Signs, symptoms and treatment of echinococcosis
Cystic echinococcosis is characterized by an asymptomatic incubation period that can last many years until cysts the parasite grows to an extent that triggers clinical signs, depending on the location and size of the cysts and the pressure exerted on the surrounding tissues. In cystic echinococcosis, The larval stages of the parasite develop as one or more cysts mainly in the liver and lungs, and less frequently in the bones, kidneys, spleen, muscles, central nervous system, and eyes. Abdominal pain, nausea and vomiting are commonly seen when cysts occur in the liver. If the lung is affected, clinical signs include chronic cough, chest pain and shortness of breath.
Alveolar echinococcosis is characterized by an asymptomatic incubation period of 5–15 years and the slow development of a primary tumour-like lesion which is usually located in the liver. Lesions may also involve other organs such as the spleen, lungs and brain following dissemination of the parasite via the blood and lymphatic system. Clinical signs include weight loss, abdominal pain, general malaise and signs of hepatic failure. If left untreated, alveolar echinococcosis is progressive and fatal.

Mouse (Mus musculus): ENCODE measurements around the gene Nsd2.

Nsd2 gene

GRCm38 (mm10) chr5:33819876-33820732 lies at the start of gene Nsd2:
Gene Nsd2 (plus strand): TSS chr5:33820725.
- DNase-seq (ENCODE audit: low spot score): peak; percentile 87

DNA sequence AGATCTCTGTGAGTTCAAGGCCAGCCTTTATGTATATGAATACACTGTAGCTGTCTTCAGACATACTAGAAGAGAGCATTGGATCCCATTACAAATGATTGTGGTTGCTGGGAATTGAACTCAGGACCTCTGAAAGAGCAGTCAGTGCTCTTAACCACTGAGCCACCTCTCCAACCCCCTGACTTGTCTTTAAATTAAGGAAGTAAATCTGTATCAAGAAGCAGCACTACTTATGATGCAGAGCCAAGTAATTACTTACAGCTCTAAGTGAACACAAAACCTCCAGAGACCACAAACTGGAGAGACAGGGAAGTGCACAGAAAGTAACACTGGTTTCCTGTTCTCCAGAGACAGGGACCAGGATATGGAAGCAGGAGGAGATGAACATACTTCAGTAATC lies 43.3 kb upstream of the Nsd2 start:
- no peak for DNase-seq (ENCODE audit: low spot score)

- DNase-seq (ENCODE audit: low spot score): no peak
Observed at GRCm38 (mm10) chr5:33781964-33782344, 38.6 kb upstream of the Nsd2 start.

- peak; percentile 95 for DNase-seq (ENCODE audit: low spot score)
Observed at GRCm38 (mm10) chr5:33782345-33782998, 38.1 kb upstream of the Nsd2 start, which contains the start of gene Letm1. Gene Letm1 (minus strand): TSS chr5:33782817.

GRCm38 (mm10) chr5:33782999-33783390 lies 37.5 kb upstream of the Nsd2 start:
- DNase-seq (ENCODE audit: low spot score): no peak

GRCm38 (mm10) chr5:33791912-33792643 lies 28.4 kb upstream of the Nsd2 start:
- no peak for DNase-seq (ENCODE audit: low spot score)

Both cystic echinococcosis and alveolar echinococcosis can be expensive and complicated to treat, sometimes requiring extensive surgery and/or prolonged drug therapy.
Four options exist for the treatment of abdominal cystic echinococcosis: i) percutaneous treatment of the hydatid cysts with the PAIR (Puncture, Aspiration, Injection, Re-aspiration) technique; ii) surgery; iii) anti-infective drug treatment; iv) expectant management (‘watch and wait’). The choice must primarily be based on the ultrasound images of the cyst, following a stage-specific approach, and also on the medical infrastructure and human resources available to treat patients.
For alveolar echinococcosis, early diagnosis and radical (tumour-like) surgery followed by anti-infective prophylaxis remain the key elements. If the lesion is confined, radical surgery offers cure. Unfortunately, in many patients the disease is diagnosed at an advanced stage, and palliative surgery, if carried out without or with incomplete anti-infective treatment, frequently results in relapses.